Huh. Now that I've written it all out, I realize how anticlimactic it all is, but still...I wanted to share.

2) Did you know that you can now visit my blog over an encrypted connection?  Instead of, you can use It's the little s that makes the difference.  Just FYI.

3) Have I ever told you about the time I won the 4H cookie baking contest 3 years in a row?  Well, technically I only won 2 years in a row, but I know the third year they just didn't give me the 1st place ribbon because they didn't think it would be fair to the other participants if I won all 3 years.  The reason I know this is because all of the judges asked for my recipe that third year, and they didn't ask for anyone elses. Pfft.

I have no idea what made me think of any of that, because I honestly hadn't thought of even being in 4H in a long time. There was a time when I could bake, and win prizes for my baking, without any problem and that's when I was a kid. What happened?  I know my current oven is not 100% reliable, temperature wise, but still...I was 10 and not burning things so often.  At what point did I lose my ability to cook?  Probably when I opted to do Agribusiness instead of Home Ec.  Eh, I ain't bovvered.  I learned how to weld and use power tools in Agribusiness, so really I think I came out ahead in the end.

4) I can't believe it's almost Christmas. I know how cliche that is, but it's the truth. In some ways I feel like the month has flown by, and in others, I feel like it's dragging.  It's like riding on some weird kind of temporal elevator that is having electrical hiccups. I've still got a lot to do, but I can't seem to accomplish anything useful.  I just look at what needs to be done and then sit down in abject horror at the scope of it all and ignore it.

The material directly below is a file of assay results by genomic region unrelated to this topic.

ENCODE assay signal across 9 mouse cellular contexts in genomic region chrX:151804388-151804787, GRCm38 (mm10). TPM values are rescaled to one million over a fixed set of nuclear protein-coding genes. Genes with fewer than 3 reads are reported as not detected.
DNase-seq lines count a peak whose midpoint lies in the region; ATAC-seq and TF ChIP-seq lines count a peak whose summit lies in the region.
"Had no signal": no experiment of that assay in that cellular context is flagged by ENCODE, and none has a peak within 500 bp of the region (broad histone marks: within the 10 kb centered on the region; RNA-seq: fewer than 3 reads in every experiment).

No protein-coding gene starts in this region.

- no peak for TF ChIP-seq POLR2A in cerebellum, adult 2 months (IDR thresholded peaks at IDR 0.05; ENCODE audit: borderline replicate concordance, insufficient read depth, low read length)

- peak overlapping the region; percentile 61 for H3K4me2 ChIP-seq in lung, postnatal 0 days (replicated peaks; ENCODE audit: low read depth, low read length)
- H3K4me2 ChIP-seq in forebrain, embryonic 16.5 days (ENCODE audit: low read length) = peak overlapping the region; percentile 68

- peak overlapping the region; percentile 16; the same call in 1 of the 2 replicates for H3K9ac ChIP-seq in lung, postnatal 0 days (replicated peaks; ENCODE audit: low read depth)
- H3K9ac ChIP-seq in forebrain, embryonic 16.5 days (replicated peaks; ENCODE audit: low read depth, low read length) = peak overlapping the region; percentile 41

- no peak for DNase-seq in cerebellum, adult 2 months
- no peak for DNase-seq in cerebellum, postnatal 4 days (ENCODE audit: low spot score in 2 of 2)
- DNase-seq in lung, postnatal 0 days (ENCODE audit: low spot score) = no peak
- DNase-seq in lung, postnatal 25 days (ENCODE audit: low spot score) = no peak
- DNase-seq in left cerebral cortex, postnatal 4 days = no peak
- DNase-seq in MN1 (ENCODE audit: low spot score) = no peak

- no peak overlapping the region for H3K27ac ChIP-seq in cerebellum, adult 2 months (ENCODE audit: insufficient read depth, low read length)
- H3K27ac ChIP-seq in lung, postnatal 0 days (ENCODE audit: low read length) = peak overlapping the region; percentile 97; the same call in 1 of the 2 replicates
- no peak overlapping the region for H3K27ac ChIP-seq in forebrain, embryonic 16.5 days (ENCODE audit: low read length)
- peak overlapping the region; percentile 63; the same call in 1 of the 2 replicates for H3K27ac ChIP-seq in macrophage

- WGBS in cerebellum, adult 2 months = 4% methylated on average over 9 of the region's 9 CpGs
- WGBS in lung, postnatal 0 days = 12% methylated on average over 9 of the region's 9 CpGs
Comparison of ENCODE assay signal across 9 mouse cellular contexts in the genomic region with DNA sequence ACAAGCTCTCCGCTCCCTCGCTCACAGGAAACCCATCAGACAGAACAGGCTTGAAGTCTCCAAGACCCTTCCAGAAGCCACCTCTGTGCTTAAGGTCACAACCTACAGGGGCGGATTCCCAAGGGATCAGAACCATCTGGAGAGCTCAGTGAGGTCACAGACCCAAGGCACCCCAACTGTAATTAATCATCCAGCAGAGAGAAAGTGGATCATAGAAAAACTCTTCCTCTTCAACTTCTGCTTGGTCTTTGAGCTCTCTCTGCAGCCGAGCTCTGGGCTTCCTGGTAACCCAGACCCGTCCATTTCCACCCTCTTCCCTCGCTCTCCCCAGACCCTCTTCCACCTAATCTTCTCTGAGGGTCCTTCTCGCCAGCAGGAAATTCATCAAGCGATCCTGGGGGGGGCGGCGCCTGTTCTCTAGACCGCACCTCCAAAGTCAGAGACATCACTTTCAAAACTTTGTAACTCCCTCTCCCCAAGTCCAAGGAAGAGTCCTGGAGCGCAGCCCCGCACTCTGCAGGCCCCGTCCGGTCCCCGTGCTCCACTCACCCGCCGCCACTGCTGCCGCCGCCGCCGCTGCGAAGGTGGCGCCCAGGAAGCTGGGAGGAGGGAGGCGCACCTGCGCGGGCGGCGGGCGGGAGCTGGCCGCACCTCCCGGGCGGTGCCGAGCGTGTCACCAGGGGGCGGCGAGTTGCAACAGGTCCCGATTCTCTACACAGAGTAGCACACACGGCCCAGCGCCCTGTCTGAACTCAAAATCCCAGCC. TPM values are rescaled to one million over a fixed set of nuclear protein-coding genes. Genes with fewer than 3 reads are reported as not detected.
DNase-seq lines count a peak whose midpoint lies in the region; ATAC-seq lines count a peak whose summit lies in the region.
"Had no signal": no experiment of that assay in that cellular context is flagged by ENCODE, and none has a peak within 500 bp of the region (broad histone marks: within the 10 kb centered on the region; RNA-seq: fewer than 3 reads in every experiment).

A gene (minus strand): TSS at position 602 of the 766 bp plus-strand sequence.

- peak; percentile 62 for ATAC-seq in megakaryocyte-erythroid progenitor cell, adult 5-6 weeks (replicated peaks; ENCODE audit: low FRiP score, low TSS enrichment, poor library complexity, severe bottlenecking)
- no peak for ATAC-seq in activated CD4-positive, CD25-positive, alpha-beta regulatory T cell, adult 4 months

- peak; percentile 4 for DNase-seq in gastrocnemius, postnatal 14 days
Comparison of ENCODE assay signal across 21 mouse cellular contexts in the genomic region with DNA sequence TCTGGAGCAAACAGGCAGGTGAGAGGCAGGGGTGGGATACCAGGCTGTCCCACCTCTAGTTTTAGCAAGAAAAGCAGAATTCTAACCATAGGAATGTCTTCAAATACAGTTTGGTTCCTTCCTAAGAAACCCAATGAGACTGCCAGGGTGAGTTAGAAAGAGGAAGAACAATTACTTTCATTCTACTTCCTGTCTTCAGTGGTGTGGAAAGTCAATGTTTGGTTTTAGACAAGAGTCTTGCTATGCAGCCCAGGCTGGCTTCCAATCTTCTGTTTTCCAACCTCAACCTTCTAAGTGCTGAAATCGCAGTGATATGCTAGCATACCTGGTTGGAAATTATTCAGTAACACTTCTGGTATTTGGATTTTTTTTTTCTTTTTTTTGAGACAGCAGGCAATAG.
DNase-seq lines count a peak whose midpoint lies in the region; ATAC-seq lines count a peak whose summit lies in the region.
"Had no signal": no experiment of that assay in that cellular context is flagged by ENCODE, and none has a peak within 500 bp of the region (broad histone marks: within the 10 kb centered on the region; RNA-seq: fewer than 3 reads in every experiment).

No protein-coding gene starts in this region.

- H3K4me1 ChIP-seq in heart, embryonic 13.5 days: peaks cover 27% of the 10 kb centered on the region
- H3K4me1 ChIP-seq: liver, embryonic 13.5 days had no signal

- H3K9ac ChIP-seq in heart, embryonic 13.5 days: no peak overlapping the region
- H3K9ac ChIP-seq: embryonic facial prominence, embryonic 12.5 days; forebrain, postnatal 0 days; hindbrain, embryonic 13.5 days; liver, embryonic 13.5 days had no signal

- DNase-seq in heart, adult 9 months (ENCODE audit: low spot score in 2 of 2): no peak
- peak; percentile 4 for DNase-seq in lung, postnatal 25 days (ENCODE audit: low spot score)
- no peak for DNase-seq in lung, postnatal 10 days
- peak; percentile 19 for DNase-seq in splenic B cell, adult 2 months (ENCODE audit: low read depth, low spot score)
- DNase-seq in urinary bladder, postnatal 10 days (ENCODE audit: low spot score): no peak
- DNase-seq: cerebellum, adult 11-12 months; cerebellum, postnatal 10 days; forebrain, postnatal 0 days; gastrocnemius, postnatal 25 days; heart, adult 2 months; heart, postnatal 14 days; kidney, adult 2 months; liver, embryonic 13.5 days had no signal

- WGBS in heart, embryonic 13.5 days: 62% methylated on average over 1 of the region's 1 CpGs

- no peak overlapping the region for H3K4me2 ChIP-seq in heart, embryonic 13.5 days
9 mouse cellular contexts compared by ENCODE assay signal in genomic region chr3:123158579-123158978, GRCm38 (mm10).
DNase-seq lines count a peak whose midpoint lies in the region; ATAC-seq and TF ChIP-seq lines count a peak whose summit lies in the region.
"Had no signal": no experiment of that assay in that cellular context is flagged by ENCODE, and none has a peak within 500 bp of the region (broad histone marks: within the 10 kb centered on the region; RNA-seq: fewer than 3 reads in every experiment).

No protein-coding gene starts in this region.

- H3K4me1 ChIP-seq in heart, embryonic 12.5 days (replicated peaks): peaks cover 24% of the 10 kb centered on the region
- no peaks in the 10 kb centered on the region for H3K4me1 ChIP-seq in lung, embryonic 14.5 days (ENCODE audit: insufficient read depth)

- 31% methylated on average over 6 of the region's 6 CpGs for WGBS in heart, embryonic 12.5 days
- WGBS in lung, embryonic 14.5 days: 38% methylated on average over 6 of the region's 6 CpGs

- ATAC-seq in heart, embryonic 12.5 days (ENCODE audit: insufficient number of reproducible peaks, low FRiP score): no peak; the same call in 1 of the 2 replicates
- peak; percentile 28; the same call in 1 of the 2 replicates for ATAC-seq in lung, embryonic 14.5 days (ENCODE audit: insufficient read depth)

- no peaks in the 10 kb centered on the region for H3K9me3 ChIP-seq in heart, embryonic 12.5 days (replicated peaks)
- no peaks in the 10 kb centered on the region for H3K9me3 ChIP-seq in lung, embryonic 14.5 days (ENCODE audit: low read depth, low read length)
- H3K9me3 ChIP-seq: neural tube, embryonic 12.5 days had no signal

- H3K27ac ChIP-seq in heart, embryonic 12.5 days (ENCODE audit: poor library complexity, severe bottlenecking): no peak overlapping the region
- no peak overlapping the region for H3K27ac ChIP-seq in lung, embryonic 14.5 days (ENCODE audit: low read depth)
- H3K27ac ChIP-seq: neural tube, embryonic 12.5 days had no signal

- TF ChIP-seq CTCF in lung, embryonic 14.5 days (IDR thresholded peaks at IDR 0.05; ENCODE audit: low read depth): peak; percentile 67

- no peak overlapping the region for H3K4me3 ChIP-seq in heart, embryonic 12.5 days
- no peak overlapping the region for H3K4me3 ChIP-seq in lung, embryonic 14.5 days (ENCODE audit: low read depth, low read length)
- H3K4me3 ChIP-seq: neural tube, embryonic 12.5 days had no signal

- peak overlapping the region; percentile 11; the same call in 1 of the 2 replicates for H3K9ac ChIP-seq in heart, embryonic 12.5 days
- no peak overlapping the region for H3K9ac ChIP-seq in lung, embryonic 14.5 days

Steve has had a lot of Christmas parties to go to this year, because he's involved in so many things now.  You'll either be thrilled (but probably disappointed) to hear that I managed not to do anything awful at his corporate Christmas party this year!  I stayed very still, I didn't eat anything that required a plate, and I didn't drink anything containing alcohol.  OK, so I accidentally almost broke one guy's arm by hitting him with a door, but it was his own fault for not knowing I was coming out of a door when I did, and Steve and I left right after I hit him, so maybe he didn't even know who I was!  We went to a party for one of his Cyber Security groups, and that went well because we got to sit at a table. I'm much better at parties when I don't have to circulate, so I got to talk to one of Steve's co-workers for a while.  He was from Ohio, and was very excited that I had once been in FFA. It came up, shut up. He said I was the first person he'd met down here that had been in that (Wha?) and that was a big deal where he is from, so we talked about it. A lot.  Apparently he hasn't been over to Limestone county at any point, or he'd find a lot more people to discuss FFA with, but whatever!  I tagged out of his last cyber security party and Steve got someone else to go with him and I was glad.  I can only pretend to be fascinated with cyber security for so long. Yikes.